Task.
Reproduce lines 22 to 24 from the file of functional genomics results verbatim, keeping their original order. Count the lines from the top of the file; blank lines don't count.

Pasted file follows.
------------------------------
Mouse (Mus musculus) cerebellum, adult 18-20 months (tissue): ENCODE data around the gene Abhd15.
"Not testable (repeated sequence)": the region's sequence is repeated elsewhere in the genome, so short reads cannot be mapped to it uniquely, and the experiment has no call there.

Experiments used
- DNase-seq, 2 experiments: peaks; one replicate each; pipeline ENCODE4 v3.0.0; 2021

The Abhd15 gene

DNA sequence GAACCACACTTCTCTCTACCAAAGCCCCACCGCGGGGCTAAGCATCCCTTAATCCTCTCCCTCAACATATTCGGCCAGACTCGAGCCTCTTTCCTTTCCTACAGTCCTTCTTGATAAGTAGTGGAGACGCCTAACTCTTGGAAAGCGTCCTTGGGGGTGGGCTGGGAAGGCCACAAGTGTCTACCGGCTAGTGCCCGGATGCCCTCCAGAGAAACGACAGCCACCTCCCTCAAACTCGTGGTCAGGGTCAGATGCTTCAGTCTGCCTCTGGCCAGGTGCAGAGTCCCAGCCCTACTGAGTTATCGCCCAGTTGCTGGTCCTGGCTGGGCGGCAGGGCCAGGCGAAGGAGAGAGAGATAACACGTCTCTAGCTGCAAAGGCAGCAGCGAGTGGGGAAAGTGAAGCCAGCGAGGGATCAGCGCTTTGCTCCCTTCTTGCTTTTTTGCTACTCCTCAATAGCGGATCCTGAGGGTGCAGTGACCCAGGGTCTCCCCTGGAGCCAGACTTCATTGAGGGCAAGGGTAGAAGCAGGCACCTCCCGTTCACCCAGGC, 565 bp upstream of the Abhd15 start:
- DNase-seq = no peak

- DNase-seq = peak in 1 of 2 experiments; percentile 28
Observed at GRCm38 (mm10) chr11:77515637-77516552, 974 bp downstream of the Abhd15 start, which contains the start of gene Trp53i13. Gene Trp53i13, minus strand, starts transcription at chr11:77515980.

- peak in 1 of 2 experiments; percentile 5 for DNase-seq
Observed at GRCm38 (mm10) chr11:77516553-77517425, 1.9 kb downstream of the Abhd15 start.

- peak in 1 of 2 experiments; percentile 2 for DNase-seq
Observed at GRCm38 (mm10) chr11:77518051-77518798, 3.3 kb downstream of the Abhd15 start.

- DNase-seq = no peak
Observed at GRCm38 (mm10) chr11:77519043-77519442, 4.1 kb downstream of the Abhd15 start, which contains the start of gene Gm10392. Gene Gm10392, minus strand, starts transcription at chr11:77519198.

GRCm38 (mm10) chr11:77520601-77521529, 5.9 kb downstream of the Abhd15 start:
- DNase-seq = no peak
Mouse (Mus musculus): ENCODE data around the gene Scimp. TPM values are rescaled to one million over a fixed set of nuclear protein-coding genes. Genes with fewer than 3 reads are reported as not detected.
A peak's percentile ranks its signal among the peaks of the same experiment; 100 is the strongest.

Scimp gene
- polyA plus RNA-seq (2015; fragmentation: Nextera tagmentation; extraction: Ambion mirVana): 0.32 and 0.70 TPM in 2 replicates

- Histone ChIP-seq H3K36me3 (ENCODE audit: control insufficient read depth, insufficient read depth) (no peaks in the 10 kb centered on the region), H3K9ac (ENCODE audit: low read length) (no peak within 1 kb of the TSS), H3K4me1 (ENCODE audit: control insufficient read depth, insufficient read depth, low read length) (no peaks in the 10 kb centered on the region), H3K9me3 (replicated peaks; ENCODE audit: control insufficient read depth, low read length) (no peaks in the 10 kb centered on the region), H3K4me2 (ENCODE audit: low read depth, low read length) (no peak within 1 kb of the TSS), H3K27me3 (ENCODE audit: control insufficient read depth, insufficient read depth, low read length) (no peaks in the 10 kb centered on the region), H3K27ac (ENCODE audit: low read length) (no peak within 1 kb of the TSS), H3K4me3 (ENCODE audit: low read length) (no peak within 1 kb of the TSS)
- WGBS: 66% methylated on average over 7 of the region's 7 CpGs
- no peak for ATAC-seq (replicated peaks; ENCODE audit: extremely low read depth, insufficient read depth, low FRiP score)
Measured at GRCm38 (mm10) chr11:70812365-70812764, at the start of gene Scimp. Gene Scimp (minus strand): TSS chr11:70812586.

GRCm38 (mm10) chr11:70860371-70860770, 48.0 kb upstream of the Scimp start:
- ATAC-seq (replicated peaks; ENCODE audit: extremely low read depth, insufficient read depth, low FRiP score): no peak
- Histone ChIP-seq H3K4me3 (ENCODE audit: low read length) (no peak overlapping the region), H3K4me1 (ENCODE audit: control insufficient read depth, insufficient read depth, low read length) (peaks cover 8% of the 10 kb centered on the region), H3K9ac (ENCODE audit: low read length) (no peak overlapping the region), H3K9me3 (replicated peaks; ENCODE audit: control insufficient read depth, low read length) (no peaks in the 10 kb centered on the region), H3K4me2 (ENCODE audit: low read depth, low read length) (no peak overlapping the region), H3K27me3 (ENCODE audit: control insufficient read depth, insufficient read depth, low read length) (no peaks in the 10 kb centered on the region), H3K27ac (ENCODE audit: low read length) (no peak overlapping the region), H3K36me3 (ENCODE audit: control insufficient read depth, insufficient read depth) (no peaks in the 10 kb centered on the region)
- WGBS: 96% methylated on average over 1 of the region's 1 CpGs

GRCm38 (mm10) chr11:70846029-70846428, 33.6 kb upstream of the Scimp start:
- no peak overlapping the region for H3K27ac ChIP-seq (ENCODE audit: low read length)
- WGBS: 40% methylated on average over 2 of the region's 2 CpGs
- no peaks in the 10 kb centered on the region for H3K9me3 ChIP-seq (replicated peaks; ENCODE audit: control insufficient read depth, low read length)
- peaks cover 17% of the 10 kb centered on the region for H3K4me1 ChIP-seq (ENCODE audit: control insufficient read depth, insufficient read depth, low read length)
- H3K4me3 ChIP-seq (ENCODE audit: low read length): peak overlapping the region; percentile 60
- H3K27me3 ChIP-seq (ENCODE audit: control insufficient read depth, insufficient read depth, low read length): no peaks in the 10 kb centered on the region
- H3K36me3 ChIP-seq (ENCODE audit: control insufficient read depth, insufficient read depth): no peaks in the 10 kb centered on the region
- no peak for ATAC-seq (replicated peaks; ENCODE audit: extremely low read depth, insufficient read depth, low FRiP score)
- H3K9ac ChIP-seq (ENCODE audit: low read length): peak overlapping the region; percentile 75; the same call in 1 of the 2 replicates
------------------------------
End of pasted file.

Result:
- Histone ChIP-seq H3K36me3 (ENCODE audit: control insufficient read depth, insufficient read depth) (no peaks in the 10 kb centered on the region), H3K9ac (ENCODE audit: low read length) (no peak within 1 kb of the TSS), H3K4me1 (ENCODE audit: control insufficient read depth, insufficient read depth, low read length) (no peaks in the 10 kb centered on the region), H3K9me3 (replicated peaks; ENCODE audit: control insufficient read depth, low read length) (no peaks in the 10 kb centered on the region), H3K4me2 (ENCODE audit: low read depth, low read length) (no peak within 1 kb of the TSS), H3K27me3 (ENCODE audit: control insufficient read depth, insufficient read depth, low read length) (no peaks in the 10 kb centered on the region), H3K27ac (ENCODE audit: low read length) (no peak within 1 kb of the TSS), H3K4me3 (ENCODE audit: low read length) (no peak within 1 kb of the TSS)
- WGBS: 66% methylated on average over 7 of the region's 7 CpGs
- no peak for ATAC-seq (replicated peaks; ENCODE audit: extremely low read depth, insufficient read depth, low FRiP score)